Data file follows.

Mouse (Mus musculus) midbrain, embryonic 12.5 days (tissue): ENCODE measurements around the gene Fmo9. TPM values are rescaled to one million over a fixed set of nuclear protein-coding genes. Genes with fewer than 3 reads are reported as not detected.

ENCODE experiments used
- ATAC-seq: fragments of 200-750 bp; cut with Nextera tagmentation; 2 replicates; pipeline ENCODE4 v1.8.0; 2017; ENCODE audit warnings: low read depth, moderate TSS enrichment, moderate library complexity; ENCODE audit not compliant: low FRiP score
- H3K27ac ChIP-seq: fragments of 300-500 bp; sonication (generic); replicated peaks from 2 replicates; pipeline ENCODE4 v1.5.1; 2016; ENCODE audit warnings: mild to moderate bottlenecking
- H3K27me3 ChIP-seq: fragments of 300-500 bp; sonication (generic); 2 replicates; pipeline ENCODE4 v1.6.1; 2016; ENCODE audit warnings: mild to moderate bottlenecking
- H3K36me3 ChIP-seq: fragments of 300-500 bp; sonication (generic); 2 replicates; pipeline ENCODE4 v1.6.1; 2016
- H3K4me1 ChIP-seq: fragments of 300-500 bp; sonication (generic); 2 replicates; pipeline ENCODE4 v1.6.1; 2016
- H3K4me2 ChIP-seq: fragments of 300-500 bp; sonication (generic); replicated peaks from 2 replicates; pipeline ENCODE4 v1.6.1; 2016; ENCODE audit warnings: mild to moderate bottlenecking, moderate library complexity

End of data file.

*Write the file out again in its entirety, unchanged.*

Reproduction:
Mouse (Mus musculus) midbrain, embryonic 12.5 days (tissue): ENCODE measurements around the gene Fmo9. TPM values are rescaled to one million over a fixed set of nuclear protein-coding genes. Genes with fewer than 3 reads are reported as not detected.

ENCODE experiments used
- ATAC-seq: fragments of 200-750 bp; cut with Nextera tagmentation; 2 replicates; pipeline ENCODE4 v1.8.0; 2017; ENCODE audit warnings: low read depth, moderate TSS enrichment, moderate library complexity; ENCODE audit not compliant: low FRiP score
- H3K27ac ChIP-seq: fragments of 300-500 bp; sonication (generic); replicated peaks from 2 replicates; pipeline ENCODE4 v1.5.1; 2016; ENCODE audit warnings: mild to moderate bottlenecking
- H3K27me3 ChIP-seq: fragments of 300-500 bp; sonication (generic); 2 replicates; pipeline ENCODE4 v1.6.1; 2016; ENCODE audit warnings: mild to moderate bottlenecking
- H3K36me3 ChIP-seq: fragments of 300-500 bp; sonication (generic); 2 replicates; pipeline ENCODE4 v1.6.1; 2016
- H3K4me1 ChIP-seq: fragments of 300-500 bp; sonication (generic); 2 replicates; pipeline ENCODE4 v1.6.1; 2016
- H3K4me2 ChIP-seq: fragments of 300-500 bp; sonication (generic); replicated peaks from 2 replicates; pipeline ENCODE4 v1.6.1; 2016; ENCODE audit warnings: mild to moderate bottlenecking, moderate library complexity